The Oakton House, a stately wooden structure caught my eye. Located in Half Way Tree, Kingston, it’s a stone’s throw from the Old Courthouse that I wrote about a few posts ago.
It was probably built in the 19th century, during the height of Jamaica’s Georgian period (1702-1910), but no records have been found to show who the original owner was.
Oakton House has seen many incarnations. At one time, it was the rest stop for soldiers who were on their way from Spanish Town, the old capital, to their camp in the Blue Mountains. It has been an exclusive school, was a guest house in the 1920s, and a private residence for a famous baker, W.E. Powell, who had his business a few doors away.
Oakton House was sold by Powell’s family to the Kingston & St. Andrew Corporation (KSAC) in the 1930s and was used as a fire station until the 1960s. It was refurbished around 2003.
It wasn’t hard to miss the barbershop sign on the front of Oakton House — I was shocked to see it. The lower level is now a Burger King restaurant and from what I’ve read, they are now responsible for the building’s refurbishment.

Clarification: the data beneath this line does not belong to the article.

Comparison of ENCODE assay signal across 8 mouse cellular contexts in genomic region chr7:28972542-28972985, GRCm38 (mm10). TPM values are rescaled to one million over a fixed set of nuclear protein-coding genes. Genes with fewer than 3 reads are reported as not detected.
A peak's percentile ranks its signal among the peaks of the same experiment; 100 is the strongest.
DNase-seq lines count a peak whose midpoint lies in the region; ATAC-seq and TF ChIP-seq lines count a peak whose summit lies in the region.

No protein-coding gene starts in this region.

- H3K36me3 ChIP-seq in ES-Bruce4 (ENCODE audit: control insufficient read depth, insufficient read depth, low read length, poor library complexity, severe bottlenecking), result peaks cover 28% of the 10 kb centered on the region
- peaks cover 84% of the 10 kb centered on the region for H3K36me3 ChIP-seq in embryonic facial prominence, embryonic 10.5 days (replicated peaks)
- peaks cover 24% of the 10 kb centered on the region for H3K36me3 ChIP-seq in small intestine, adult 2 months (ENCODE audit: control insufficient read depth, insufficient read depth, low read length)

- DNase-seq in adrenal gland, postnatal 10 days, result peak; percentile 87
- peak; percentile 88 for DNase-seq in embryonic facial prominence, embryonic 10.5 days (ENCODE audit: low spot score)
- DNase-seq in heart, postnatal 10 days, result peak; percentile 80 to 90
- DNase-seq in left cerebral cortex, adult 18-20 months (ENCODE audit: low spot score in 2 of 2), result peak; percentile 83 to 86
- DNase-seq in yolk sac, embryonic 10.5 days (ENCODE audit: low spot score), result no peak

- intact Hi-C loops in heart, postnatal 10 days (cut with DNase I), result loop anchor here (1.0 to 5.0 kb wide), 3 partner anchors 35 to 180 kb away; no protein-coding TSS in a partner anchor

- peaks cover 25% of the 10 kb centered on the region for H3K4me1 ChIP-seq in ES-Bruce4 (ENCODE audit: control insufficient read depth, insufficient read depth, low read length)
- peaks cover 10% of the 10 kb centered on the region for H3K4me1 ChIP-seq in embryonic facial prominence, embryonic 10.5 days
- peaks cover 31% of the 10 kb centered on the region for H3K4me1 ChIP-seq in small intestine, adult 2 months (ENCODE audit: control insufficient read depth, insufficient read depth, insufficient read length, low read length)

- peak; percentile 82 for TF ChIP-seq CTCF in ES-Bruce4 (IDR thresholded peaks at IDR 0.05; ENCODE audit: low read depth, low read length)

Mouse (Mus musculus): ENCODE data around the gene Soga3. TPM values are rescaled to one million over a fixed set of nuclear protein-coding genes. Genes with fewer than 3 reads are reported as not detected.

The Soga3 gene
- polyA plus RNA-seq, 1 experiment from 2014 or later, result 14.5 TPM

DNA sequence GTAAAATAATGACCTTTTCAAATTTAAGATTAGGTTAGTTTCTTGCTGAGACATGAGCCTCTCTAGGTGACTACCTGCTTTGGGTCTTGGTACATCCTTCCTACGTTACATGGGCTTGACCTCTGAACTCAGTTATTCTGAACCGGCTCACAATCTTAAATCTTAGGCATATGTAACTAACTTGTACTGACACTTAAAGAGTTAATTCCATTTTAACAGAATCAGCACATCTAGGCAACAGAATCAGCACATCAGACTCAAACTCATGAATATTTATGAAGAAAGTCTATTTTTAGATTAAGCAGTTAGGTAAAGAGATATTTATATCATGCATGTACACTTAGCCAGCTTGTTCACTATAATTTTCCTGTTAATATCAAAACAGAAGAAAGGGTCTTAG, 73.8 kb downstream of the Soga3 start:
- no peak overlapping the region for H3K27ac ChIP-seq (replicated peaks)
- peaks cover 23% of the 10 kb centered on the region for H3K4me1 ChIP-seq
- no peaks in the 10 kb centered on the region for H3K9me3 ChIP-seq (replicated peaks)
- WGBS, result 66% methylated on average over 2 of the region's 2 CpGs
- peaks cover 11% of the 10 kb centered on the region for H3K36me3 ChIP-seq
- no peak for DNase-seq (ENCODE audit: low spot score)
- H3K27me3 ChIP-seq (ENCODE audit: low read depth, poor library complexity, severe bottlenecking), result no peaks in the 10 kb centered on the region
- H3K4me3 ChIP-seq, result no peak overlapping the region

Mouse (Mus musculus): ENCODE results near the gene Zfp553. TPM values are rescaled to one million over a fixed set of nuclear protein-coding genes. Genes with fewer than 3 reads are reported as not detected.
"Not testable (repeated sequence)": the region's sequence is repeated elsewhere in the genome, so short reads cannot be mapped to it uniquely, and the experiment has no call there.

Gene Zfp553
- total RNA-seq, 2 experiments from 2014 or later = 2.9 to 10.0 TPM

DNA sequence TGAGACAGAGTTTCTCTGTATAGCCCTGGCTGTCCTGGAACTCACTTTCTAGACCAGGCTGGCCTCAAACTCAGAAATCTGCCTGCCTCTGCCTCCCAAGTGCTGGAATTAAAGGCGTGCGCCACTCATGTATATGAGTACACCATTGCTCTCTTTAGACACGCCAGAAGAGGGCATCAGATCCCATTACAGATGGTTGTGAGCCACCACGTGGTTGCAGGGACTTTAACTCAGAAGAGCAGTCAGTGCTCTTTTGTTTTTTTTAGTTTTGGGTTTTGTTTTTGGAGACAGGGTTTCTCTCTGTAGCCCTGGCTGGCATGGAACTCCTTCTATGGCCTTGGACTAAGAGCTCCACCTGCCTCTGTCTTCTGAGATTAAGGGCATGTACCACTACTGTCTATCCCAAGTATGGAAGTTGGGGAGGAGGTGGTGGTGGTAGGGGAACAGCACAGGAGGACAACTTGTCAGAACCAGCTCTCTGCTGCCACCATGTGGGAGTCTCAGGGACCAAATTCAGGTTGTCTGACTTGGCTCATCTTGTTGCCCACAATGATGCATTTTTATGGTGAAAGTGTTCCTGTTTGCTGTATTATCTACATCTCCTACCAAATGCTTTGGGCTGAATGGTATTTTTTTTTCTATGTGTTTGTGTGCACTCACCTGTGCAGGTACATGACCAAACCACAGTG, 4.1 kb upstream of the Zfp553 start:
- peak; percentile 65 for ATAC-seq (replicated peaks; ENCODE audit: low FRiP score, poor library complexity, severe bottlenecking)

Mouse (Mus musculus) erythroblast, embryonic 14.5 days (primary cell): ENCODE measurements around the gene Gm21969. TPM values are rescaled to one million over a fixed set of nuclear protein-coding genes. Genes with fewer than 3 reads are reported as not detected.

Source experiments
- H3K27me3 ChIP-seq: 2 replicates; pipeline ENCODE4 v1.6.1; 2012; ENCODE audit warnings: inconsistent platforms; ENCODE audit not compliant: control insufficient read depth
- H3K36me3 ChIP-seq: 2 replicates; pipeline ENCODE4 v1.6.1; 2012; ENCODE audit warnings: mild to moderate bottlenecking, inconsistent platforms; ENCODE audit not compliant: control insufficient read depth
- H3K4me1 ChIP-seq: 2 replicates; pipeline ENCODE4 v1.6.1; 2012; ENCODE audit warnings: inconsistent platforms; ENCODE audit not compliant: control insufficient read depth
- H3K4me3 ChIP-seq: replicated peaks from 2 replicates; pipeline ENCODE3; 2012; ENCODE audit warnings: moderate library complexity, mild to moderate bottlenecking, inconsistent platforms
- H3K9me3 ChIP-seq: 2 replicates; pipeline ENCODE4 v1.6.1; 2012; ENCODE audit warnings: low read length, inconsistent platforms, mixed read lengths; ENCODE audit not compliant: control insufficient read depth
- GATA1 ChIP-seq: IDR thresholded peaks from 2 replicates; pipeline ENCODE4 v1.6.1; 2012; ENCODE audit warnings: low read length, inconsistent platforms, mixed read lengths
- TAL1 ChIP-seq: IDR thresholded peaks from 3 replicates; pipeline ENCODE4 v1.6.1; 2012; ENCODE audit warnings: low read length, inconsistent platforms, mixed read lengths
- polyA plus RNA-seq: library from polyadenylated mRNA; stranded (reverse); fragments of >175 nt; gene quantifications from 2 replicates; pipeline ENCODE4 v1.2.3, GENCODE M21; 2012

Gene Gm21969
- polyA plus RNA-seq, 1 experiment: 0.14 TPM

Oakton is a typical Georgian structure with louvered, jalousie and sash windows which can be adjusted to regulate the flow of air and keep the building cool. It also has side verandahs with wide overhangs that shield the house from the rain and sun. The arches of the brick undercroft were originally open to allow proper ventilation for the wooden floors and upstairs living quarters.
Oakton House is on the register of the Jamaica National Heritage Trust as a historic property.
This is my submission to Travel Photo Thursday, which is organized by Nancie at Budget Travelers Sandbox. Be sure to head over and check out more photos from locations around the world.